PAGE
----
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Abortions to resume in Indiana following judge's ruling

Planned Parenthood, which operates multiple clinics across the state, says they're prepared to resume abortions as early as Sept. 22.

INDIANAPOLIS — "It really is a day of victory for all people in Indiana," said Dr. Katie McHugh, an OB-GYN and abortion provider in Indiana.

After a special judge granted the ACLU's request for a preliminary injunction on Indiana's new abortion ban law, the ruling Thursday will allow elective abortions to resume legally in the Hoosier state.

Planned Parenthood, which operates multiple clinics across the state, says they're prepared to resume abortions as early as Sept. 22. They sent this statement following the ruling:

In recent months, Indiana has become an important regional hub to provide abortion care to patients in Ohio, Kentucky, Tennessee, and beyond. As so many nearby states have banned abortion, we have seen an influx in out of state patients coming to Indiana for care. This makes today’s preliminary injunction even more important – every day that we can provide abortion care, is a day that the people of Indiana have control over their bodies and their future. This is a win for the entire state.

Others will resume operations more gradually, getting everything back up and running over the next few days. Already, schedules are filling up fast with appointments.

RELATED: Judge grants injunction blocking enforcement of Indiana's new abortion ban law

Soon after the ruling, McHugh said she felt a sense of relief and hope in seeing abortion access returned to women across the state.

"I just feel like I can breathe more easily knowing that I'm a full citizen of this state and that my patients will be able to get the healthcare that they so deserve," McHugh said. "As soon as the news broke this morning, our phones started ringing, we started making appointments."

McHugh, who had been planning on moving her practice out of state after Indiana banned abortions said her plans for that are on hold as she waits to see if the courts side with pro-choice advocates who say SB1 went too far in restricting women's rights to end a pregnancy.

When it comes to resuming abortion care, McHugh said most clinics in Indiana will do so gradually.

"It's a little bit of an easing back in, but it's quick," she said. "So tomorrow, we'll be able to start doing consents again and doing the ultrasounds and bloodwork that is necessary to make sure that abortion is a safe choice for the patient. And then, we'll start doing procedural abortions again on Monday."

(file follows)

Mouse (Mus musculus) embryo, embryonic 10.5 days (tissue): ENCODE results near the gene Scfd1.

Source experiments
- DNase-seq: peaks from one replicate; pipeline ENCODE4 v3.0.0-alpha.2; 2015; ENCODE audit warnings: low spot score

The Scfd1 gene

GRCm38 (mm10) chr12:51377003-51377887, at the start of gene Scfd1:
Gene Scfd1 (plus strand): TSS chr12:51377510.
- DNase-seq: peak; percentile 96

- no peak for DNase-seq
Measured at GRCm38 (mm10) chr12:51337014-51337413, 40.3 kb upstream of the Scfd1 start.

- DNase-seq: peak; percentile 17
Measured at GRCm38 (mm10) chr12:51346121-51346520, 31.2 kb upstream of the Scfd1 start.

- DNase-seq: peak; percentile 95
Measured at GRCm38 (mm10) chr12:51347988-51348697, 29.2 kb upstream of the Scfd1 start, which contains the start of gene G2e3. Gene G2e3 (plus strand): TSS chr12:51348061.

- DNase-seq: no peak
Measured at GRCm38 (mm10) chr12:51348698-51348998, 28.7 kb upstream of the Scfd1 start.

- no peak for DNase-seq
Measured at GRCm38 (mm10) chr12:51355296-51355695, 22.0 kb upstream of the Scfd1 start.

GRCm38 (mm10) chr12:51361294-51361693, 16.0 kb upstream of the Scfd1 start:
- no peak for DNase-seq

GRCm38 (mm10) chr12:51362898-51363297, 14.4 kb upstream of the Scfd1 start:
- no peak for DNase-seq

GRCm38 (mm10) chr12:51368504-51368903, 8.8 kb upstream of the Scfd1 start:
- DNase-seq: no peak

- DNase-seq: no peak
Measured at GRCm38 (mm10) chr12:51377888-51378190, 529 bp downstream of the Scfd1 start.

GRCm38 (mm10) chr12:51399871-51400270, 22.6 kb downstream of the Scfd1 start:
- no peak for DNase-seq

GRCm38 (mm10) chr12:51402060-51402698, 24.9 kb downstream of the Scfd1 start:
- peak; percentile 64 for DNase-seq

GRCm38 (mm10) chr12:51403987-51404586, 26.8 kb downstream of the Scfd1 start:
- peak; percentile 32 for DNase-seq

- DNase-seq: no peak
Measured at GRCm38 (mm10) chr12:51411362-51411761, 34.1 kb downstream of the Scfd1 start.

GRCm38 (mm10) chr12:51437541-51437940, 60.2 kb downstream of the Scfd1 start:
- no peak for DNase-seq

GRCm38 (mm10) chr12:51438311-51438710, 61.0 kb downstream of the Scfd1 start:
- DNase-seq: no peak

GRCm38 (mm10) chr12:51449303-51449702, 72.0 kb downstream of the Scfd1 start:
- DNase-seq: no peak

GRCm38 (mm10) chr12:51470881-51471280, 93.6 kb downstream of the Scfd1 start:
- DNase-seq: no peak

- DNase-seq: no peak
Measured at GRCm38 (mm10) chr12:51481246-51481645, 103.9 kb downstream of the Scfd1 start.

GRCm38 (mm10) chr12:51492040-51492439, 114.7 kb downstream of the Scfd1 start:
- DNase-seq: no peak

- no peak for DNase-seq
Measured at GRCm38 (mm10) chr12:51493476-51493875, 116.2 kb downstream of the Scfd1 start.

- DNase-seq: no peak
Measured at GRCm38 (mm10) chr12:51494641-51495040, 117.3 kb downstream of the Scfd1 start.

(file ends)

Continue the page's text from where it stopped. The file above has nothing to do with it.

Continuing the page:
RELATED: Lawmakers, doctors concerned crisis pregnancy centers will expand under Indiana's abortion ban

But the week since Indiana's abortion ban restrictions went into place on Sept. 15, McHugh said, left a deep impact on many.

"You may be thinking that it was just a week, but that was hundreds of people who thought they were either going to need to leave the state to get medical care, who did leave the state to get medical care or who were forced to continue a pregnancy that they did not want to continue or was unsafe for them. This is going to cause long-term suffering," McHugh said.

With temporary relief now in place, McHugh said she and other providers are watching and waiting to see if the courts will permanently restore abortion care across the Hoosier State.

"It really does give me hope for the future in Indiana and it gives me hope that perhaps some parts of the Indiana governing bodies are listening to the will of the people," McHugh said.

Dr. Caroline Rouse, an assistant professor at IU School of Medicine, called the injunction a relief for some.

“I think first and foremost, relief for their patients. I think also some relief for themselves. It’s difficult to have to go to a whole different system in order to get medical training that is by it’s very nature, part of your specialty,” Rouse said. 

Rouse said she was already anticipating next steps.

"We know this injunction is not going to last forever, but we're going to continue advocating for what we know is right," she said.

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